Amazon on Monday launched a new marketplace for professionals who can help with everything from basic home cleaning to skilled labor, including electric, plumbing and appliance installation.
Amazon Home Services enlists professionals who have been prescreened through background checks and are officially licensed and insured, and it guarantees service satisfaction. It provides upfront pricing on prepackaged services, as well as customer reviews.
The number of services actually available at launch varies according to market size. Amazon Home Services is now available in major U.S. metropolitan areas, including New York City, Los Angeles, San Francisco and Seattle. Limited options are available in other markets and smaller towns. While a plethora of services are offered in larger metropolitan areas, services in small towns may be limited to housecleaning and handyman jobs.
However, Amazon is actively competing for the local services market — which thus far has been the domain of Craigslist. To assist its efforts Amazon has integrated with up-and-coming local services providerTaskRabbit.
Amazon Home Services overlaps to some extent with Amazon Local Services, launched last November, which provides customers with the means to purchase professional assistance for setup, installation and repair work tied to Amazon purchases.
“This is broadly consistent with Amazon’s business strategy,” said Greg Sterling, vice president of strategy and insights at the Local Search Association.
“Amazon is not new to this market so this is really an expansion, and provides a broader mission for the company to be the retail provider for these services,” he told the E-Commerce Times.
“Amazon is continuing to stretch the way consumers perceive its brand,” observed Josh Crandall, principal analyst at Netpop.
“No longer satisfied selling packaged goods and media, Amazon is interested in becoming the trusted source for local services also — and in one way, this makes perfect sense,” he told the E-Commerce Times.
“After all, Amazon is already connecting independent sellers and buyers through their e-commerce platform. It should be a simple step to connect local service providers with consumers who need their services,” Crandall said, “but will it be that easy?”
New Revenue Stream
Amazon launched as an online book retailer before expanding to sell virtually every sort of packaged product, as well as cloud and streaming media services. Offering professional services makes sense as the next revenue stream for the company to tap.
Amazon points to a stat showing that “consumers may spend four times as much on home services as they do on the purchase of products, and so the upside revenue potential is theoretically huge,” noted Rick Moss, president and cofounder of RetailWire.
“Since Amazon is rating and qualifying the service provider itself, rather than relying on consumer ratings a la Angie’s List, the new service is more akin to those rolled out by Home Depot and Lowe’s,” he told the E-Commerce Times.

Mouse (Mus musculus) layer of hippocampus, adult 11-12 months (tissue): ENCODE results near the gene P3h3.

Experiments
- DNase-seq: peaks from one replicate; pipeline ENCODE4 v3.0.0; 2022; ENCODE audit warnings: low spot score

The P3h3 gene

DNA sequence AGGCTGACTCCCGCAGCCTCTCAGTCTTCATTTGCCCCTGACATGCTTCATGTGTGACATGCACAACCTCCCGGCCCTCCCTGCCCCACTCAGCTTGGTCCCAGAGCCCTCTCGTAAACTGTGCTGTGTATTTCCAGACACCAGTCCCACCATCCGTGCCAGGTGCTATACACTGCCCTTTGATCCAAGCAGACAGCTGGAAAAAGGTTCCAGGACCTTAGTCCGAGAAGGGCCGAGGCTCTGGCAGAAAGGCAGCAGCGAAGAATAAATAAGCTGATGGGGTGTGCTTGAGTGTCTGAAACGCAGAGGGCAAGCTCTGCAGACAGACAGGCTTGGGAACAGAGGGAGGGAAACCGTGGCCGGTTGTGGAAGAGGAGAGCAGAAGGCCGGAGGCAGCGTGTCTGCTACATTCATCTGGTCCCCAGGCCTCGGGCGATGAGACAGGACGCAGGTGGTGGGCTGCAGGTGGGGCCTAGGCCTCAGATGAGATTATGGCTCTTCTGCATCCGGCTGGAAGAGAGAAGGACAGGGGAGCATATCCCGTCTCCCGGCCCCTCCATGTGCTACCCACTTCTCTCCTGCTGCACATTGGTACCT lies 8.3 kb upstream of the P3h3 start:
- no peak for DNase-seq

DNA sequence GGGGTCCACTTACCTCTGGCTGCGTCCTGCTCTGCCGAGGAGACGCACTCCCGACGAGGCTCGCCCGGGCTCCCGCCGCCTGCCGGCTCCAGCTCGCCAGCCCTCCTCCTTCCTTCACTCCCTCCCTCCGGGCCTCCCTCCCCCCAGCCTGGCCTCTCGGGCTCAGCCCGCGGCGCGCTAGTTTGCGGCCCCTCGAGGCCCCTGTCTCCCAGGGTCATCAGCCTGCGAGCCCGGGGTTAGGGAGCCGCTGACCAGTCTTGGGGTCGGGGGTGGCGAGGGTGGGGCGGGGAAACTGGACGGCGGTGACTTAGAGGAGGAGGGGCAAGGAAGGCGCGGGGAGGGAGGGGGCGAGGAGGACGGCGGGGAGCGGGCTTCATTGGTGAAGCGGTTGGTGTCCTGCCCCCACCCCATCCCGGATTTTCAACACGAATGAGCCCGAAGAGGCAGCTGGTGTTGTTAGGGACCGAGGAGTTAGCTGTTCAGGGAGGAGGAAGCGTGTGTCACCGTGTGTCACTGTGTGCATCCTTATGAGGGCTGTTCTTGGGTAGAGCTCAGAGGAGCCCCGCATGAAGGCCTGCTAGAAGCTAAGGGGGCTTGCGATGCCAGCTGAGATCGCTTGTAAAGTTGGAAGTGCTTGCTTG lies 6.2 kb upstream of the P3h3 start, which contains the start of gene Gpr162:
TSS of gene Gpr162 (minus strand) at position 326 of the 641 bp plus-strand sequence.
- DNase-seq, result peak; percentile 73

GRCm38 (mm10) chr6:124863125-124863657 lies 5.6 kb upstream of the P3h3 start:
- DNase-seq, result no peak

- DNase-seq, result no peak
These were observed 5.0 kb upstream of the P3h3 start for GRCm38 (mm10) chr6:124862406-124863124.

“Whether or not Amazon wins this new competition comes down to the brand halo that they have built up through their excellent returns policies and current customer support,” noted Netpop’s Crandall. “If Amazon’s successful, they will continue to expand their hold on consumers’ go-to solution for buying products and services online.”
Working With Businesses
One key component might be how Amazon works with, rather than against, local businesses. For years, Main Street shop owners have bemoaned the arrival of big box retailers. It appears that Amazon Home Services would work with those smaller operators instead of forcing them out of business.
“This could provide exposure for local business,” said LSA’s Sterling.
“In the old days, local business got noticed through newspapers, the Yellow Pages and, to a lesser degree, local radio, but it was a concentrated marketplace,” he said. “That was obliterated by the Internet and made life more of a challenge. Local business owners need to keep up on those tools, apps and channels, and it is becoming chaotic for the business owner.”
The biggest challenges for Amazon may be not only to build trust with consumers, but also to maintain that trust, given that its brand goes hand in hand with service providers.
“That’s more than just a little tricky, considering how difficult it is to do quality control among thousands of service companies and contractors,” said RetailWire’s Moss.
However, “Amazon, one would assume, can apply more manpower and data analytics to the screening and updating of its service vendor list than competitors,” he pointed out.
Amazon has done a good job when it comes to providing goods to consumers, but it “doesn’t have the best track record when it comes to dealing with service providers,” said Crandall.
“Amazon will have to work on its methods of working with service providers and customers so that both sides are successful,” he suggested.
“What’s more, local service providers are also Amazon consumers,” Crandall added. “Amazon should be able to manage these lines of communication, but missteps along the way may affect how consumers perceive the overall trustworthiness of Amazon’s brand.”